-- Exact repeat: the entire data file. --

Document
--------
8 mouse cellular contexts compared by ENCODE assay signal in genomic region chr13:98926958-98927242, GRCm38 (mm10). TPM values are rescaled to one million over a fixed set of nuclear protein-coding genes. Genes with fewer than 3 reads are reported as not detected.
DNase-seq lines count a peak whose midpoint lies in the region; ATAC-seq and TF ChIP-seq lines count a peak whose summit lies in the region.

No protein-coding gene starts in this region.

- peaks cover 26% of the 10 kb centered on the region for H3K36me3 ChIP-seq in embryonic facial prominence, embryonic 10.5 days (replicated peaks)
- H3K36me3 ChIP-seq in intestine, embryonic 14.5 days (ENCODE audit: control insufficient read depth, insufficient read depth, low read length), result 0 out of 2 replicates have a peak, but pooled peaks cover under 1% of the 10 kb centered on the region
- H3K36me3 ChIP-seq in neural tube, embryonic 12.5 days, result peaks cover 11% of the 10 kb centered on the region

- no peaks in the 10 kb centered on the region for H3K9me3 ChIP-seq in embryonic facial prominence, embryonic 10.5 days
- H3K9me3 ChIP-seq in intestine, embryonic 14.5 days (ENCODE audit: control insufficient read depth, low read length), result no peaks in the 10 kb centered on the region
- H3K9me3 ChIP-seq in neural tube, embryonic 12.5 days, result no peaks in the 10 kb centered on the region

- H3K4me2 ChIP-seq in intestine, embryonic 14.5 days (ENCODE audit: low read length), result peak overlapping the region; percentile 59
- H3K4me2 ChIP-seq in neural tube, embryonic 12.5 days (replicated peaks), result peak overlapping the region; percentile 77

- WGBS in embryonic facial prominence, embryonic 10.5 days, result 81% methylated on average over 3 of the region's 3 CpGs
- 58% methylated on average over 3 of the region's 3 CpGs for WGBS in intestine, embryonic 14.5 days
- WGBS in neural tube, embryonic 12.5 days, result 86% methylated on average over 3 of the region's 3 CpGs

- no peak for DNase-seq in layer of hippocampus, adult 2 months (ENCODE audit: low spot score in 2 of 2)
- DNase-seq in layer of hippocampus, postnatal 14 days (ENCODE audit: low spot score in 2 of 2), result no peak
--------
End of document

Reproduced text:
8 mouse cellular contexts compared by ENCODE assay signal in genomic region chr13:98926958-98927242, GRCm38 (mm10). TPM values are rescaled to one million over a fixed set of nuclear protein-coding genes. Genes with fewer than 3 reads are reported as not detected.
DNase-seq lines count a peak whose midpoint lies in the region; ATAC-seq and TF ChIP-seq lines count a peak whose summit lies in the region.

No protein-coding gene starts in this region.

- peaks cover 26% of the 10 kb centered on the region for H3K36me3 ChIP-seq in embryonic facial prominence, embryonic 10.5 days (replicated peaks)
- H3K36me3 ChIP-seq in intestine, embryonic 14.5 days (ENCODE audit: control insufficient read depth, insufficient read depth, low read length), result 0 out of 2 replicates have a peak, but pooled peaks cover under 1% of the 10 kb centered on the region
- H3K36me3 ChIP-seq in neural tube, embryonic 12.5 days, result peaks cover 11% of the 10 kb centered on the region

- no peaks in the 10 kb centered on the region for H3K9me3 ChIP-seq in embryonic facial prominence, embryonic 10.5 days
- H3K9me3 ChIP-seq in intestine, embryonic 14.5 days (ENCODE audit: control insufficient read depth, low read length), result no peaks in the 10 kb centered on the region
- H3K9me3 ChIP-seq in neural tube, embryonic 12.5 days, result no peaks in the 10 kb centered on the region

- H3K4me2 ChIP-seq in intestine, embryonic 14.5 days (ENCODE audit: low read length), result peak overlapping the region; percentile 59
- H3K4me2 ChIP-seq in neural tube, embryonic 12.5 days (replicated peaks), result peak overlapping the region; percentile 77

- WGBS in embryonic facial prominence, embryonic 10.5 days, result 81% methylated on average over 3 of the region's 3 CpGs
- 58% methylated on average over 3 of the region's 3 CpGs for WGBS in intestine, embryonic 14.5 days
- WGBS in neural tube, embryonic 12.5 days, result 86% methylated on average over 3 of the region's 3 CpGs

- no peak for DNase-seq in layer of hippocampus, adult 2 months (ENCODE audit: low spot score in 2 of 2)
- DNase-seq in layer of hippocampus, postnatal 14 days (ENCODE audit: low spot score in 2 of 2), result no peak